Point Reyes Fire Management will be using heavy equipment on the Inverness Ridge Trail this week.
A recreation advisory is in effect for hiking, horse riding, and biking along the Inverness Ridge Trail (aka Bayview Fire Road) during the week of September 14, 2014. Extra caution in this area is critical while work is in progress. More »
Free Shuttle to Limantour Beach at Point Reyes National Seashore
Contact: John Dell'Osso, 415-464-5135
In an effort to further reduce greenhouse gas emissions at Point Reyes National Seashore, the National Park Service will be providing a free trial shuttle bus service during the month of July, 2008 in cooperation with the U.S. Department of Transportation to evaluate the potential for expanding and improving public transportation within Point Reyes National Seashore.
The free shuttle, scheduled to run on weekends during the month of July, 2008, will provide some additional opportunities for park visitors that would not be convenient if traveling by private automobile. The long roundtrip distances or the need to have two cars to make the outing easier may have deterred visitors wanting to take some of the more scenic hikes within the seashore. The shuttle buses are contracted through the Marin Airporter.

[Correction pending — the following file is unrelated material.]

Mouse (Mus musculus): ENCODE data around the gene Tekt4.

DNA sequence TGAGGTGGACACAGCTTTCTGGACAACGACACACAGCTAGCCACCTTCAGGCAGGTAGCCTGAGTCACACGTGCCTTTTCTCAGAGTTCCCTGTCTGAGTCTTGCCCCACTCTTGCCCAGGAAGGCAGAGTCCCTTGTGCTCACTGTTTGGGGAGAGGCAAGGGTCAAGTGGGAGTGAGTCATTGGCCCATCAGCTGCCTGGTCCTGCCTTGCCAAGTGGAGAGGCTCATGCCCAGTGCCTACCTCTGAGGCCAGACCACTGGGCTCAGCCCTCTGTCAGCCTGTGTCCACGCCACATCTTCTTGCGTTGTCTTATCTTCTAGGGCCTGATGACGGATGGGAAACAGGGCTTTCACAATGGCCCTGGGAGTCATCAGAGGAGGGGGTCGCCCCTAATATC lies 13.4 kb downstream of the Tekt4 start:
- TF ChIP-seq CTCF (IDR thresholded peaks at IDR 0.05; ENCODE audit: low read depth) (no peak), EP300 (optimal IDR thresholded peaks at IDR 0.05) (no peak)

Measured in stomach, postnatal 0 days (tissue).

Point Reyes National Seashore is a Climate Friendly Park due to the efforts of reducing waste, implementing sustainable practices and reducing GHG emissions. The park has an action plan to further reduce GHG emissions with a goal of 15% reduction over 2005 levels by 2012. Public transportation is one way to help achieve that goal. In the 2005 baseline year, visitor automobiles contributed 1,320 metric tons of emissions or 17% of the park’s total emissions. For additional information on the National Park Service’s Climate Friendly Parks Program, visit the website at www.nps.gov/climatefriendlyparks/
Did You Know?
Deathcap mushrooms are found throughout the Point Reyes region and are the most poisonous mushrooms in the world. But they're fairly new arrivals here. They invaded the San Francisco Bay Area in the late 1930s, likely brought over on cork trees from Europe for the wine industry. More...